Our group of wine tasters took a huge step out of our comfort zone for a recent tasting of Shavuot wines. Five of us brought a favorite and we covered all the bottles and numbered them, and then we scored each of the wines on a 25-point scale, giving a possible five points each for appearance, aroma, body, taste and finish. This “blind tasting” led us to more objectively establish winners of the tasting, especially since we didn’t have any preconceived notions about what anything cost or was supposed to taste like. It also forced us to understand components of the wine experience and focus on what specific characteristics we enjoyed in the wines we tasted. It was an educational experience for all.
I would add that all wines during Shavuot (as with any other time) should be imbibed responsibly and with the understanding that children take cues from the adults in their lives on how they interact with substances such as alcohol.
The big winner of our tasting was a perennial favorite white, the O’Dwyers Creek 2016 Marlborough Sauvignon Blanc 2016 ($17.99 at FillerUp Wines). This new-world wine is always refreshing and a real crowd-pleaser. Almost colorless, with a strong citrus aroma, the wine is ever-so-slightly fizzy and has a truly inspired combination of dryness and fruitiness without being sweet. O’Dwyers has what we are told is the very famous “New Zealand snapback,” a citrus zing that is typical of the country’s sauvignon blancs. That zing is a finishing burst of grapefruit, strawberry and passion fruit aromas that sort of assault the senses during tasting. It’s delicious and everyone loves it. It’s perfect served with lighter pasta dishes with white sauce, and with sponge cakes with fruit, like strawberry shortcake. Congrats to Brooke for bringing the wine that took top honors!
The Ella Valley Vineyards Ever Red Rosé 2016 ($19.99 at Kosherwine.com) is a dry, very light salmon-colored wine from the Judean Hills that was particularly lovely and full-bodied for a rosé. Comprised of 87 percent merlot grapes and 13 percent pinot noir, the wine scored particularly high in our tasting for aroma and taste, as it has a very light body and a short finish. “As a red wine drinker, I found this to be a rosé that I liked,” said Miriam, noting that she found it to be as easily drinkable as one of her standard red favorites. This wine is a great accompaniment for salads, pizzas or any food served in warm weather, or something to enjoy as an aperitif on its own. Cheers to Yeruchum for this amazing find.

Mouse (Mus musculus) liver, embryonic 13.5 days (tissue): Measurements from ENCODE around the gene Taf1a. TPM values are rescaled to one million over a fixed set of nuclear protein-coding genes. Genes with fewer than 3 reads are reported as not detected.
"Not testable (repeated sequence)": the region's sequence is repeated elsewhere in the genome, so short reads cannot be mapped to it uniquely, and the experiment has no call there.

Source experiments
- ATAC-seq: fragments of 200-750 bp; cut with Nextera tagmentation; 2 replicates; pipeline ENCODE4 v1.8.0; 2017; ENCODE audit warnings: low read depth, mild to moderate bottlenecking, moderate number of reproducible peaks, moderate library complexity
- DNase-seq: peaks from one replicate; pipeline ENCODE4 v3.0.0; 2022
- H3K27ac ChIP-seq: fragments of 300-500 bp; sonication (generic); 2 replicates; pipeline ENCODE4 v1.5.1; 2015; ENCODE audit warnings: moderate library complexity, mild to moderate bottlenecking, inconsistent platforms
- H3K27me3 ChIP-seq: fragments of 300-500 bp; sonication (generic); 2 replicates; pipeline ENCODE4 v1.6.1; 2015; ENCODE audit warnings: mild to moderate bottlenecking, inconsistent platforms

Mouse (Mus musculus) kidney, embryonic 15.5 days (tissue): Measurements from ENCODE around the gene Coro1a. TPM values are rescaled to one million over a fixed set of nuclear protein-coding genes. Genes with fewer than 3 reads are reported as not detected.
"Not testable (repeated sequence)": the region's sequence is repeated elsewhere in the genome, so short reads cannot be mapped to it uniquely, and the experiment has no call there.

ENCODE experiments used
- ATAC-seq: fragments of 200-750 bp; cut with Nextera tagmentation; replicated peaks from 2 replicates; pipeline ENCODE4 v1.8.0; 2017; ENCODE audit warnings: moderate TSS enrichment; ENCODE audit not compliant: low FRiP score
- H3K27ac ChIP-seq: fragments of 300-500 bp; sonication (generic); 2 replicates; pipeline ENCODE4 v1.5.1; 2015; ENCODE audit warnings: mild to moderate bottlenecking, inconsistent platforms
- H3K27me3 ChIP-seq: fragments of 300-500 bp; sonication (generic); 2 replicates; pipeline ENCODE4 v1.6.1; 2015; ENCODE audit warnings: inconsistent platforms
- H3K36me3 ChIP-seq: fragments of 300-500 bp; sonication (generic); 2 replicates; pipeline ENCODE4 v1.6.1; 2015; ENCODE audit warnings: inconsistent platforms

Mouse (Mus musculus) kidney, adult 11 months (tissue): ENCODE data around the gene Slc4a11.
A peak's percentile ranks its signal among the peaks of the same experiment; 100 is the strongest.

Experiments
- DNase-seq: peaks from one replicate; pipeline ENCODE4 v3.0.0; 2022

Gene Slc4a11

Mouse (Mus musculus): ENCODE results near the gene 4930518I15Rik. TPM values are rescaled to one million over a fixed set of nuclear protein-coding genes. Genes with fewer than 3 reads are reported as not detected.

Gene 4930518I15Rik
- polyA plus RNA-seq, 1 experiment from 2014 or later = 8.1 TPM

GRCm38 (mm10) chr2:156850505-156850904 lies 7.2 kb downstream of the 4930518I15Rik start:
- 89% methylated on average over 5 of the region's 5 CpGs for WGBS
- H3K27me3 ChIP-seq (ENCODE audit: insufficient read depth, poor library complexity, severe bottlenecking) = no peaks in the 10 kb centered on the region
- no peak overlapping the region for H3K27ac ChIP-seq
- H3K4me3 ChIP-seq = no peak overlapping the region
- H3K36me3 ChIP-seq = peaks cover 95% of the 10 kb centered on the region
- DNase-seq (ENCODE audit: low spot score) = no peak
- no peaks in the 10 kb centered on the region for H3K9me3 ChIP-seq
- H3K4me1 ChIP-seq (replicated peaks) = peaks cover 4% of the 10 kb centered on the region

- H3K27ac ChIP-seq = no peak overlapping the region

We also included a red in our tasting, a lighter wine that goes great with pasta and other light Shavuot fare, though it would also go very well with chicken dishes or anything served with a lot of herbs. The Goose Bay Small Batch Pinot Noir 2016 ($28.99 at Wine Country) was light-bodied, with a thinner viscosity than standard pinots, but it had a strong, pleasing aroma of oak and tobacco. This New Zealand red is very different from the Israeli or California pinot noirs that burst with fruit and assault the senses. This has a smooth taste and finish and is a great food accompaniment. Thanks to Jake and Deena for this addition.
The Galil Mountain Viognier 2014 ($14.99 at Wine Country) is a wine produced in the amazing wine region of the Judean Hills, and viognier grapes grow well there. A big trend in Israeli wines in the last decade has been viognier produced as its own wine, rather than as a component in a white blend. This viognier is a straw-colored wine, is generally somewhat steely in quality, with aromas of apricots without sweetness, and completely different in many ways from the standard chardonnay, sauvignon blanc or emerald riesling. Thanks to Miriam and Ari for bringing it! As this wine is quite possibly out of stock online and in a number of other places, we would also recommend the Galil Mountain White 2016 ($18.40 at kosherwine.com), which is 90 percent viognier and 10 percent sauvignon blanc.
Finally, the wine I brought was an interesting semi-dry wine, the Teperberg Vision Semi-Dry White 2014 ($10.99 at kosherwine.com). It had a smooth, honeyed viscosity and an inviting, floral aroma with no essense of minerality or oak. The wine is 65 percent Muscat of Alexandria and 35 percent viognier. It was much sweeter than the other wines in the tasting, and surprising in its smoothness. For those who are Blue Bottle fans, this is a wine you would certainly enjoy, though this wine does not have effervescence.
By Elizabeth Kratz